My career: Adam Wilkinson

8th November 2012

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  • Employee engagement ,
  • EMS ,
  • CPD ,
  • Qualifications ,
  • Skills



Adam Wilkinson reveals that working with an experienced environmental professional has been really valuable career development

Why did you become an environment professional?

I wanted something multidisciplinary. I love the broad range of elements that make up my job: management systems, carbon reduction, water efficiency, travel plans, audits, waste management and corporate responsibility. Variety is the very spice of life.

What was your first environment job?

Technically, it was a graduate placement with Halcrow, working on the national flood risk assessment. It was a great introduction to the profession but involved a lot of technical geographic information systems work – I soon realised I wanted a broader environment management role.

How did you get your first environment role?

I attended a careers fair in my final year at university and after the event got talking to one of the speakers from Halcrow, who advised me they had graduate places.

How have you developed your environment career?

Obtaining an MSc in environmental management for business has certainly helped, but my most valuable career development so far was the opportunity to work closely with an experienced consultant in designing and implementing an environment management system at the Royal Veterinary College. I learned a lot and gained an enormous amount of hands-on experience; it’s stood me in great stead.

What does your current role involve?

From organising efficiency projects and environment management systems, to running training sessions, I get to do it all. We are in the early stages of formalising our environment management approach and it’s going to be an exciting journey.

How has your role changed over the past few years?

My day-to-day work has changed enormously, not least with a move from the public to the private sector. The biggest change, however, has been the addition of health and safety duties to my job description.

What’s the best part of your work?

By far, it’s investigating incidents. It’s rare for things to go wrong, but when they do I really enjoy scrutinising events to discover the root cause, and then taking action to ensure it won’t happen again.

What’s the hardest part of your job?

Maintaining the balance between health and safety and environment. Environment projects can easily fall in to the “would be nice” pile. I’m hoping further integration of our management systems will ease this in the future.

What was the last development/training course/event you attended?

I completed my MSc early this year and am currently taking the NEBOSH diploma in occupational health and safety.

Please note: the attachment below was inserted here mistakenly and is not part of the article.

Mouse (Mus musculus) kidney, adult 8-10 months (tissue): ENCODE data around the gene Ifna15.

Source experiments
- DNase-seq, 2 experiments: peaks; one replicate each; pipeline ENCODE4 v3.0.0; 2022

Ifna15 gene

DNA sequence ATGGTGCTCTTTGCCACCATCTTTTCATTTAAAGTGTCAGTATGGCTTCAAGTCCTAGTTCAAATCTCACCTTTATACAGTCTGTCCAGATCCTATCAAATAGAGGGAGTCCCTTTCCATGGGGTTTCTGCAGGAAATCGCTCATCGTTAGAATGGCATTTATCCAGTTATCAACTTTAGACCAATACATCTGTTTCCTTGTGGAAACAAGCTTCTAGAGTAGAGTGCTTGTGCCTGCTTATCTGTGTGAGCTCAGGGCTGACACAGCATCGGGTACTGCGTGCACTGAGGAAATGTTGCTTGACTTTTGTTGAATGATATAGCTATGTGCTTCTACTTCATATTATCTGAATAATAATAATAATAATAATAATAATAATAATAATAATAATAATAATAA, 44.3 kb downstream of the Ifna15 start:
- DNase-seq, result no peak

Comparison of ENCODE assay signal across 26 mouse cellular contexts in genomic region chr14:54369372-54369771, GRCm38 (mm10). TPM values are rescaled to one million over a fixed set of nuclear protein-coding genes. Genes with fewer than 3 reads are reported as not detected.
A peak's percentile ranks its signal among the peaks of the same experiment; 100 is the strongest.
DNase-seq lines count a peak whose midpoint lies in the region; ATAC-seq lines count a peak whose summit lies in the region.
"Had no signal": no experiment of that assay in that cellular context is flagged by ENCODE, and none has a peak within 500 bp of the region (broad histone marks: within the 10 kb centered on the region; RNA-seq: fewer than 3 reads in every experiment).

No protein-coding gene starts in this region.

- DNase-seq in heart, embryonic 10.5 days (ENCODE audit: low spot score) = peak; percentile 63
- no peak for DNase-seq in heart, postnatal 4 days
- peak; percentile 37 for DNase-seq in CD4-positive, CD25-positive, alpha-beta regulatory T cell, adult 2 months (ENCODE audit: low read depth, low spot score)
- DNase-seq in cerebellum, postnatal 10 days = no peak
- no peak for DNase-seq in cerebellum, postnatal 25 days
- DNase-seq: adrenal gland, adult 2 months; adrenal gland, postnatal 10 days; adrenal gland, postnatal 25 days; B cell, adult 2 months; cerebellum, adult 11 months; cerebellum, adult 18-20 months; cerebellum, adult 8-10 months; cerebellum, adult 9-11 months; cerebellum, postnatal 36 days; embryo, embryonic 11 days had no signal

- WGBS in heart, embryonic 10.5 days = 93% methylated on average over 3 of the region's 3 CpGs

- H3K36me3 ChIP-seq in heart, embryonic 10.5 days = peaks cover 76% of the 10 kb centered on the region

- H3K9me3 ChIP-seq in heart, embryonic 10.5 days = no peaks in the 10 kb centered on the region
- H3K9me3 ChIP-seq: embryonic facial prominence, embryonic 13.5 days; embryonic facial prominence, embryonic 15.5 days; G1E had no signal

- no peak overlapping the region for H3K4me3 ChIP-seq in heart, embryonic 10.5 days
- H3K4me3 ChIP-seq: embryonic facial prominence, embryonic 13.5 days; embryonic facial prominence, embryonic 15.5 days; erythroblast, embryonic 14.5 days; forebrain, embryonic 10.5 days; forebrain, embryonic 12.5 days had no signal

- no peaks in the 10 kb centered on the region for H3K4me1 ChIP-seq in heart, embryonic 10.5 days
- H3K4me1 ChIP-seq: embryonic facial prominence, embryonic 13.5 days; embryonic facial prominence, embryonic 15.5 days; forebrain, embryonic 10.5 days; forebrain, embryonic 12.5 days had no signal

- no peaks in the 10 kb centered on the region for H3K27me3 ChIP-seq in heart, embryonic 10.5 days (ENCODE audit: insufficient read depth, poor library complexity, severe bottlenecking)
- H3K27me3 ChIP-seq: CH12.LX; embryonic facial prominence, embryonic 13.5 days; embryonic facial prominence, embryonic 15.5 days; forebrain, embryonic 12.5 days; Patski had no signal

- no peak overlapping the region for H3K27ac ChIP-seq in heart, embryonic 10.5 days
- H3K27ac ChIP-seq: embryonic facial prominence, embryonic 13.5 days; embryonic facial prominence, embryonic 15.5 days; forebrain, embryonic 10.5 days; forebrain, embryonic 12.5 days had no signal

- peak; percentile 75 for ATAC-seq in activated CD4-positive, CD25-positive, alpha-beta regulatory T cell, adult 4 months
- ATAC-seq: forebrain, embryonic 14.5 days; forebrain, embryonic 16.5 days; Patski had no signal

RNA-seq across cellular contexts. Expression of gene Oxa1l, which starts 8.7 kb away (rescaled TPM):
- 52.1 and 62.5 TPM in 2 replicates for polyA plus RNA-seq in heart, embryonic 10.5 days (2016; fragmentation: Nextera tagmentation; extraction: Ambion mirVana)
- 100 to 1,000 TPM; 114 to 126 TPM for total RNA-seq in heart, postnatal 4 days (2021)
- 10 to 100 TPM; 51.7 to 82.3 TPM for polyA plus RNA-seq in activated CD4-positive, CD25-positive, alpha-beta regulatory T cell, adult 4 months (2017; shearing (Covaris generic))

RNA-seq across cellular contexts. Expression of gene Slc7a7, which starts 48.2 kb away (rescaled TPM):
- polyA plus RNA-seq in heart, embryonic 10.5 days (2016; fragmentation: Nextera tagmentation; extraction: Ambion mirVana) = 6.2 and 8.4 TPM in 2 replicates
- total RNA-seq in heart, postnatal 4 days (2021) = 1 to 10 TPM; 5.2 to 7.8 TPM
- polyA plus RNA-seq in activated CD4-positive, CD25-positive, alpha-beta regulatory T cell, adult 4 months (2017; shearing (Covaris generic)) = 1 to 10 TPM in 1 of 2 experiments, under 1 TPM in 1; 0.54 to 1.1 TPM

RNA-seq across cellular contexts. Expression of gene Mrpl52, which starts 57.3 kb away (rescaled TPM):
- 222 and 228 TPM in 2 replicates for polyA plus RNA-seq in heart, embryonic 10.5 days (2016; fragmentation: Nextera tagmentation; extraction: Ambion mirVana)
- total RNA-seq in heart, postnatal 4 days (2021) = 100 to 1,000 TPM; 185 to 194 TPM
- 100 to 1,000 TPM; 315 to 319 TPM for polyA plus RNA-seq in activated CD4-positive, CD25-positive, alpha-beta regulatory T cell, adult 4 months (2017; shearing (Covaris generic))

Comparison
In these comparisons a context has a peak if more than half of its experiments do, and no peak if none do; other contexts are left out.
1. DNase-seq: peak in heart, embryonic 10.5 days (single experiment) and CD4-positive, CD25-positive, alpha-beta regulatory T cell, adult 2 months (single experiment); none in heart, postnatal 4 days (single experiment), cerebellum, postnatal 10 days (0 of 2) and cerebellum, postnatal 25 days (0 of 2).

What did you bring back to your job?

Every module of the degree was useful in some respect, though learning how to develop and present environment project appraisals was particularly helpful. It’s proven a lot easier to get senior management on side with a quality project appraisal.

What is/are the most important skill(s) for your role and why?

Communication skills are extremely important. I’m the only person in my company of 200 with an environment background and I have to ensure that everyone is engaged. It’s also very important to be flexible; it’s a dynamic period for environment management and sustainability and you have to be able to keep abreast of changes.

Where do you see the environment profession going?

It’s definitely a growth area. In smaller organisations I think environment departments are going to be increasingly merged with health, safety, quality and risk functions. It won’t be long before all organisations treat this collective as an important function in its own right.

Where would like to be in five years’ time?

Doing a similar type of work but managing a team. I really enjoy my job but people management would be a welcome addition.

What advice would you give to someone considering entering the profession?

It’s a fantastic area to work in because there’s such a huge variety of roles out there. A qualification will help you get a foot in the door, but nothing beats hands-on experience. Take every opportunity you can to work in industry; it’ll add serious weight to your CV.

How do you use IEMA’s environmental skills map?

I’ve pinned up a hardcopy up in front of my manager’s desk! We’re using it to help set personal performance targets for next year.

Career file


BSc oceanography with physical geography; MSc environmental management for business; AIEMA

Career history:

August 2011 to now: Health, safety and environment adviser, Cambridge Display Technology
2009–2011: Environment officer, Royal Veterinary College
June 2008–November 2008: Geographic information system technician, Halcrow


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